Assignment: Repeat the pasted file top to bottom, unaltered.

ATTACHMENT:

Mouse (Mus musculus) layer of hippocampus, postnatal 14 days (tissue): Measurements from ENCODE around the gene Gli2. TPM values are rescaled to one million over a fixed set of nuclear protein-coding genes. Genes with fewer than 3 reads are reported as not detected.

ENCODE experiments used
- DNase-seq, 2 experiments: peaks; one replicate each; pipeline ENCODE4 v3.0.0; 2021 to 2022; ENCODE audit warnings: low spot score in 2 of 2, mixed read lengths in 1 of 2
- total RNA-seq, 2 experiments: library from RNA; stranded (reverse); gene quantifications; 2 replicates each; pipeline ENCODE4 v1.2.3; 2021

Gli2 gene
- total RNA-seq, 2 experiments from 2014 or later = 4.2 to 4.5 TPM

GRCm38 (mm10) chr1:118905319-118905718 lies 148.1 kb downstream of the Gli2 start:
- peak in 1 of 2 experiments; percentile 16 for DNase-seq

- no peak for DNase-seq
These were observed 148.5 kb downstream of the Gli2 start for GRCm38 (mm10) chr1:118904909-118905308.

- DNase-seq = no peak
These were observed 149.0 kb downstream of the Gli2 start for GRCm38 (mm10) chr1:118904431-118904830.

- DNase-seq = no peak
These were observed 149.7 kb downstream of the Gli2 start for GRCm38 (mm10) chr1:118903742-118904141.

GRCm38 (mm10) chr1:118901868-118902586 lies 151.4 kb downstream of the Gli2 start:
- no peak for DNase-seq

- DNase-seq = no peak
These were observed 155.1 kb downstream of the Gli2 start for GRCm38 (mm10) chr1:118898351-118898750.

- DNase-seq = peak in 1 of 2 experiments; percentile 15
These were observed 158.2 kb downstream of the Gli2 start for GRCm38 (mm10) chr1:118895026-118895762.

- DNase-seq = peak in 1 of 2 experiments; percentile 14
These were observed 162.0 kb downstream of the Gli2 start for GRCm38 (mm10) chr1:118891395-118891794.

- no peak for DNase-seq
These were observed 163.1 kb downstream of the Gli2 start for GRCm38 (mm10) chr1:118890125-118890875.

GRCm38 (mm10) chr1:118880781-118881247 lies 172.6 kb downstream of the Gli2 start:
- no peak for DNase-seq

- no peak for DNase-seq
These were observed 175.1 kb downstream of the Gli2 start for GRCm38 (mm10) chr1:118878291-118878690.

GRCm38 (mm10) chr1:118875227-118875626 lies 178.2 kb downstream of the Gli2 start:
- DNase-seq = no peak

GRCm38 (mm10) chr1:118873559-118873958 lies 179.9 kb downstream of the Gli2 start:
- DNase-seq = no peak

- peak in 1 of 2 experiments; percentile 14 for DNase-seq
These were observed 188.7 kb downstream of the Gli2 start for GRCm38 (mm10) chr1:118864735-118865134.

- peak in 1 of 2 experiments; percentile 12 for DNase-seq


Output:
Mouse (Mus musculus) layer of hippocampus, postnatal 14 days (tissue): Measurements from ENCODE around the gene Gli2. TPM values are rescaled to one million over a fixed set of nuclear protein-coding genes. Genes with fewer than 3 reads are reported as not detected.

ENCODE experiments used
- DNase-seq, 2 experiments: peaks; one replicate each; pipeline ENCODE4 v3.0.0; 2021 to 2022; ENCODE audit warnings: low spot score in 2 of 2, mixed read lengths in 1 of 2
- total RNA-seq, 2 experiments: library from RNA; stranded (reverse); gene quantifications; 2 replicates each; pipeline ENCODE4 v1.2.3; 2021

Gli2 gene
- total RNA-seq, 2 experiments from 2014 or later = 4.2 to 4.5 TPM

GRCm38 (mm10) chr1:118905319-118905718 lies 148.1 kb downstream of the Gli2 start:
- peak in 1 of 2 experiments; percentile 16 for DNase-seq

- no peak for DNase-seq
These were observed 148.5 kb downstream of the Gli2 start for GRCm38 (mm10) chr1:118904909-118905308.

- DNase-seq = no peak
These were observed 149.0 kb downstream of the Gli2 start for GRCm38 (mm10) chr1:118904431-118904830.

- DNase-seq = no peak
These were observed 149.7 kb downstream of the Gli2 start for GRCm38 (mm10) chr1:118903742-118904141.

GRCm38 (mm10) chr1:118901868-118902586 lies 151.4 kb downstream of the Gli2 start:
- no peak for DNase-seq

- DNase-seq = no peak
These were observed 155.1 kb downstream of the Gli2 start for GRCm38 (mm10) chr1:118898351-118898750.

- DNase-seq = peak in 1 of 2 experiments; percentile 15
These were observed 158.2 kb downstream of the Gli2 start for GRCm38 (mm10) chr1:118895026-118895762.

- DNase-seq = peak in 1 of 2 experiments; percentile 14
These were observed 162.0 kb downstream of the Gli2 start for GRCm38 (mm10) chr1:118891395-118891794.

- no peak for DNase-seq
These were observed 163.1 kb downstream of the Gli2 start for GRCm38 (mm10) chr1:118890125-118890875.

GRCm38 (mm10) chr1:118880781-118881247 lies 172.6 kb downstream of the Gli2 start:
- no peak for DNase-seq

- no peak for DNase-seq
These were observed 175.1 kb downstream of the Gli2 start for GRCm38 (mm10) chr1:118878291-118878690.

GRCm38 (mm10) chr1:118875227-118875626 lies 178.2 kb downstream of the Gli2 start:
- DNase-seq = no peak

GRCm38 (mm10) chr1:118873559-118873958 lies 179.9 kb downstream of the Gli2 start:
- DNase-seq = no peak

- peak in 1 of 2 experiments; percentile 14 for DNase-seq
These were observed 188.7 kb downstream of the Gli2 start for GRCm38 (mm10) chr1:118864735-118865134.

- peak in 1 of 2 experiments; percentile 12 for DNase-seq